ISSN 0024-5089
Copyright © 2014 LITUANUS Foundation, Inc.

Volume 60, No.3 - Fall 2014
Editor of this issue: Daiva Litvinskaitė

Movie Review

Ekskursantė [The Excursionist]. Directed by Audrius Juzėnas. With Anastasija Marčenkaitė, Raisa Ryazanova, and Sergei Garmash. CineMark, 2013. Russian and Lithuanian with English subtitles.

Ekskursantė is a historical drama and a road movie. It depicts the unexpected return of an eleven-year-old deportee to Siberia, Marija (Anastasija Marčenkaitė), who escapes from a transport train and travels nearly four thousand miles back to Lithuania. The film opens with Marija dropping rye seeds through the floor of a cattle car en route to Siberia. These will guide her back home, as in the fairy tale. When her pregnant mother dies, a woman sneaks Marija off the train. She tells her to head west, where the sun sets, back to Lithuania. The rest of the movie traces her adventures home.

In Altai, a sympathetic Orthodox grandmother, Nadia (international Russian film star Raisa Ryazanova), saves the young traveler with her boundless motherly love. Marija's Roman Catholic rosary becomes her compass and also the threat of her undoing. Marija becomes Masha, with a Russian head scarf. Along the way, she learns a crucial life lesson, given the times: lie to save yourself. Marija tells people that she was left behind on an excursion, hence the title of the movie.

On her journey, Marija encounters criminals, soldiers, police, conductors, and ordinary people. At one point, she ends up in an indoctrination boarding school for children of Soviet state enemies.[The Russian children wear red kerchiefs with their Pioneer uniforms. Their motto is “In the name of Lenin and Stalin, be prepared!” with the response “Always prepared!”] There she befriends a Volga German boy who, like Marija, is taunted for being a "fascist." Marija seeks a common bond of friendship with him, but he wants to be "like the others." They plan an escape, but the boy betrays Marija. and rapes her. Her first age-appropriate friendship and, perhaps, infatuation backfires on her

A smiling pilot flies Marija on the next leg of her journey to Orsha, Byelorussia, to his sister Polina (Alyona Ivchenko). Marija tries very hard to befriend Polina's handicapped and unsociable daughter, Lena, and eventually succeeds. The girls develop a genuine, almost sisterly friendship (note that Marija's mother died pregnant with her second child). Lena's father is an NKVD major, Doncov (Russian film star Sergei Garmash). He discovers her secret, yet hides it as long as he can.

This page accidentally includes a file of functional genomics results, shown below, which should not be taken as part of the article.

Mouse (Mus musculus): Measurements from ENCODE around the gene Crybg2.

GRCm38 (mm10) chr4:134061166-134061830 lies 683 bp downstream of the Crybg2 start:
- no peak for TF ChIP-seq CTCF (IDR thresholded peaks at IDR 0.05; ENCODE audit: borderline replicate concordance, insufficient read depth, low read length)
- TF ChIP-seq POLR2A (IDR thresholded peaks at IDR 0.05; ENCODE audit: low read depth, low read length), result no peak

In the last segment of her trip, a Soviet army truck filled with soldiers returns Marija to Lithuania. A Lithuanian bell tower with a folkloric solar cross symbolizes her return, but her greatest dangers are yet to come. An exile on the train had asked Marija to contact his sister. The encounter is suspicious: the sister had betrayed her brother and is ready to betray Marija as well.

Marija next finds herself in a village market. A red placard with an ideological Soviet slogan hangs from the belfry; an accordion plays the Soviet anthem - Lithuania does not seem like home. Yet Marija is blissfully ignorant of her surroundings: she smiles as she eats a sweet roll she has purchased. The pale luminescence makes the sequence dream-like, but it is real. Suddenly, Lithuanian KGB collaborators dump the corpses of several partisans in the square; everyone disperses, except Marija, who cries out. The agents arrest and interrogate her to find out whom she recognizes. She pretends to be Masha, a lost excursionist, speaking only Russian. Doncov saves her one last time via a phone call.

Finally, Marija returns to her parent's abandoned farmhouse. She is home, but not for long. Soon enough, collaborators with machine guns arrive. She prepares to be deported again. She collects handfuls of rye grain for her long trip.

Ekskursantė is the first Lithuanian non-documentary film about Soviet deportations. The plot is loosely based on a 1989 report from Komjaunimo tiesa - the Lithuanian version of Komsomolskaya Pravda (Komsomol Truth) - about a nine-year-old deportee who escaped from a train in the Ural Mountains and walked home to Lithuania over the course of several years. The story is nearly unimaginable; it is reminiscent of Slawomir Rawicz's 1956 allegedly historical novel The Long Walk (and 2010 movie The Way Back with Lithuanian associate producer Marius Markevičius), describing prisoners who escape the Gulag and their 4,000-mile walk across Siberia and Mongolia to India.